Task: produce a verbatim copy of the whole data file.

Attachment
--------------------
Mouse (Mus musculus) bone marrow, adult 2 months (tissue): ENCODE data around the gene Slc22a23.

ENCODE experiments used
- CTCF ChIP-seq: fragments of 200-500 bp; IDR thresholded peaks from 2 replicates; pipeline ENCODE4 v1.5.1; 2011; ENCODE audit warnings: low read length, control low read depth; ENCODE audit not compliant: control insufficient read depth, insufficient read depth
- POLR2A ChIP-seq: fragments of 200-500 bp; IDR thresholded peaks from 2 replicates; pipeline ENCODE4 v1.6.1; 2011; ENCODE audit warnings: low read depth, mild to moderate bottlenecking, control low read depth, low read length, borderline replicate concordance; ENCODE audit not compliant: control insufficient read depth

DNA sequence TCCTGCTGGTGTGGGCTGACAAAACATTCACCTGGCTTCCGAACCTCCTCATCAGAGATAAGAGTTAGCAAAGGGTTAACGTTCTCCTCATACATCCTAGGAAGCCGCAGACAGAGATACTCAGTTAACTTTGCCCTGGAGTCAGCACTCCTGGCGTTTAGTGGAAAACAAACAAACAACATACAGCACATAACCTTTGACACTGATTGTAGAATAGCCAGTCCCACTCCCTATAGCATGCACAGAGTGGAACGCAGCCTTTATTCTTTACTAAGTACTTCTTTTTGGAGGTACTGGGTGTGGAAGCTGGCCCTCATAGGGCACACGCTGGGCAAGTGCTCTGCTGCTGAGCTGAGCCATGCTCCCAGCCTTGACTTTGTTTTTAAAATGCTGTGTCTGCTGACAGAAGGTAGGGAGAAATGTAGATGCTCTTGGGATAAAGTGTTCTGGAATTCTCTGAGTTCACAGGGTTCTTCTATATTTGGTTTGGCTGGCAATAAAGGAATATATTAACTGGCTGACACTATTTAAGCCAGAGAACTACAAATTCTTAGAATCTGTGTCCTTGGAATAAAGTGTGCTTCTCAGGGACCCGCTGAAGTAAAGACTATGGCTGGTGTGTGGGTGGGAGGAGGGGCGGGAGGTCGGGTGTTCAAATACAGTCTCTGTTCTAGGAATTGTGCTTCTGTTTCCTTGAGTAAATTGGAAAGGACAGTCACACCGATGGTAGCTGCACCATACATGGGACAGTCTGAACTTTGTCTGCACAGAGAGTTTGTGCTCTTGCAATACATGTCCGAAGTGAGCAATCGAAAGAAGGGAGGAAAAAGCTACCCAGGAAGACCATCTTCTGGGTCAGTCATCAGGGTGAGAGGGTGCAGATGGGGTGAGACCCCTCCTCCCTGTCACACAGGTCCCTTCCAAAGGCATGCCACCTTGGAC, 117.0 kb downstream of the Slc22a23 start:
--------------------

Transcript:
Mouse (Mus musculus) bone marrow, adult 2 months (tissue): ENCODE data around the gene Slc22a23.

ENCODE experiments used
- CTCF ChIP-seq: fragments of 200-500 bp; IDR thresholded peaks from 2 replicates; pipeline ENCODE4 v1.5.1; 2011; ENCODE audit warnings: low read length, control low read depth; ENCODE audit not compliant: control insufficient read depth, insufficient read depth
- POLR2A ChIP-seq: fragments of 200-500 bp; IDR thresholded peaks from 2 replicates; pipeline ENCODE4 v1.6.1; 2011; ENCODE audit warnings: low read depth, mild to moderate bottlenecking, control low read depth, low read length, borderline replicate concordance; ENCODE audit not compliant: control insufficient read depth

DNA sequence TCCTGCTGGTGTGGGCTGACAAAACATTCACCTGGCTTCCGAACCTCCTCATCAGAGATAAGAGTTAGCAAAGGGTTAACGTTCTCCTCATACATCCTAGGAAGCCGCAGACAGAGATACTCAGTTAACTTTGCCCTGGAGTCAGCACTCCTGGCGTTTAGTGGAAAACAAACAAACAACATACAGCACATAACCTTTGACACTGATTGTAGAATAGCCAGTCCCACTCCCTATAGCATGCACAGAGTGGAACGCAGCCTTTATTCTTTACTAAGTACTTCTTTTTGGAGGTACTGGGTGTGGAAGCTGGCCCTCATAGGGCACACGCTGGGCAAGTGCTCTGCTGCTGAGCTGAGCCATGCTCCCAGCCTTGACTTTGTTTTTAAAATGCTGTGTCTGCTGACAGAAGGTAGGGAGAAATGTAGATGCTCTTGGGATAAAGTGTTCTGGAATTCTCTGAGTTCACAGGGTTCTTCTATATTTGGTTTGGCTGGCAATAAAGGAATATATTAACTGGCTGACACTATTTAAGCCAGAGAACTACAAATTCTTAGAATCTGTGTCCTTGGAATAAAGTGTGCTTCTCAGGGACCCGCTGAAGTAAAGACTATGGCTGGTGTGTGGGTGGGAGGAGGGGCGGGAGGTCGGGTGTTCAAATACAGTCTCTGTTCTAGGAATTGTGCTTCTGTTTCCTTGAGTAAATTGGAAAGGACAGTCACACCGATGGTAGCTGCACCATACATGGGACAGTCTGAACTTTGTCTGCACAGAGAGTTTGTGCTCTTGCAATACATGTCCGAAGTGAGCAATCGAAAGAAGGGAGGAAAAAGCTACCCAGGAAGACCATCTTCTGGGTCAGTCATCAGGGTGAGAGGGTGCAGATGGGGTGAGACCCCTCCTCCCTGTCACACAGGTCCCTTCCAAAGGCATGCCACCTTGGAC, 117.0 kb downstream of the Slc22a23 start: